204 F.2d 234
DE HUSSON et al.
GERDS et al.
HEILPAP et al.
RAJSICH et al.
No. 10767 to 10770.
United States Court of Appeals, Seventh Circuit.
May 14, 1953.
Frances M. Ryan and Leonard L. Bursten, Milwaukee, Wis., for appellant.
Norman C. Skogstad, R. W. Peterson, Jr. and T. H. Spence, Milwaukee, Wis. (Quarles, Spence & Quarles, Milwaukee, Wis., of counsel), for defendant-appellee.
Before MAJOR, Chief Judge, and DUFFY and SWAIM, Circuit Judges.
DUFFY, Circuit Judge.
These appeals are from summary judgments in favor of the defendant in four actions brought by the four minor plaintiffs for the recovery of damages for the publication of an alleged libelous article concerning them in defendant's newspaper, "The Milwaukee Sentinel." Except for the identity of the plaintiffs, the factual and legal situations in all the appeals are identical, and it was stipulated that they be submitted and heard on the record in one of the actions. In consequence, one opinion, applicable to the four appeals, will suffice.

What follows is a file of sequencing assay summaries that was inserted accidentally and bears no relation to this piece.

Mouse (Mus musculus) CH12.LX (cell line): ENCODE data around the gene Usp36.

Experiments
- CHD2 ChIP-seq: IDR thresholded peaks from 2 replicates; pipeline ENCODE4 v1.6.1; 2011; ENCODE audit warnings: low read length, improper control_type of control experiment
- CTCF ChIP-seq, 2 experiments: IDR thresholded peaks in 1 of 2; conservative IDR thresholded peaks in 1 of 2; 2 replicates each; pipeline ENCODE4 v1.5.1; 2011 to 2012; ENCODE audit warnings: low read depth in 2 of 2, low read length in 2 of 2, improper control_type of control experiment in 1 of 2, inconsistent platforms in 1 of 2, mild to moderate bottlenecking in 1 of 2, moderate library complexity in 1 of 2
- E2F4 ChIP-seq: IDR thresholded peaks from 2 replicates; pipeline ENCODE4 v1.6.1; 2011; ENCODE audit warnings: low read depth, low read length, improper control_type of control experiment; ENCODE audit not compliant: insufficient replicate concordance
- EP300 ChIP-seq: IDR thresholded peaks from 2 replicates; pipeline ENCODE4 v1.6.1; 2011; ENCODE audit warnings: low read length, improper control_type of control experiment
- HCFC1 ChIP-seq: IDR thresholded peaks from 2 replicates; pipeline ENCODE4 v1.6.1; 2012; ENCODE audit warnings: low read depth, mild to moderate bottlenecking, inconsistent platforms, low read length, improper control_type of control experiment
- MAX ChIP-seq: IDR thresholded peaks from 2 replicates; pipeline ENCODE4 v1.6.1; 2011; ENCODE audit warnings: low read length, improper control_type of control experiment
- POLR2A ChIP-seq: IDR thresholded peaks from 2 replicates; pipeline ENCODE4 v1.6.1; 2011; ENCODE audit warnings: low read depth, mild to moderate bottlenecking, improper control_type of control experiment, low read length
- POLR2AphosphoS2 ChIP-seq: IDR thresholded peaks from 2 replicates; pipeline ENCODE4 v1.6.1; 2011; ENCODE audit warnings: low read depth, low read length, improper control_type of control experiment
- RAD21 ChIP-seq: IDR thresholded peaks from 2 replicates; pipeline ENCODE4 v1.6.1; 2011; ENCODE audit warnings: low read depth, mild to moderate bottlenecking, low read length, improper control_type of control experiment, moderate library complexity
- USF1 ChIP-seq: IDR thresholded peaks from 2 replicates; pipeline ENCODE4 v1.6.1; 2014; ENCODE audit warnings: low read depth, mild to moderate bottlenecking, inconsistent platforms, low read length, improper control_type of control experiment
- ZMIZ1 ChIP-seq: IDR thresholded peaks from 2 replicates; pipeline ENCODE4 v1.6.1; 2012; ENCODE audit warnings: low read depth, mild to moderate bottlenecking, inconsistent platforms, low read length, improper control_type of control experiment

The complaints alleged that the publication complained of appeared on the front page of "The Milwaukee Sentinel" on March 22, 1949, and was concerned with news stories on the finding of the body of a murdered teen-age girl in the Milwaukee River two days previously.
The publication bore the headline, extending entirely across the front page: "Slain School Girl Vanished With Someone In Cadillac." Immediately below this headline was a three-column wide sub-head reading: "Mysterious Telephone Call Bared by Uncle." Directly below the subhead, and extending across the width of three columns, a photographic group picture was printed of the four minor plaintiffs, standing close together. Below this picture was printed in much smaller type: "These four acquaintances of murdered Patricia Birmingham are cooperating with police in seeking to supply clues that may lead to the girl's slayer. Left to right at the Safety Building: Cornelius Holbert, 17, of 1210 S. 89th St.; David Heilpap, 17, of 6904 W. Lincoln Av.; Wayne C. De Husson, 17, of 2217 S. 70th St.; and Quenton (Quinton) Gerds, 15, of 2258 S. 67th St. Sentinel Photo."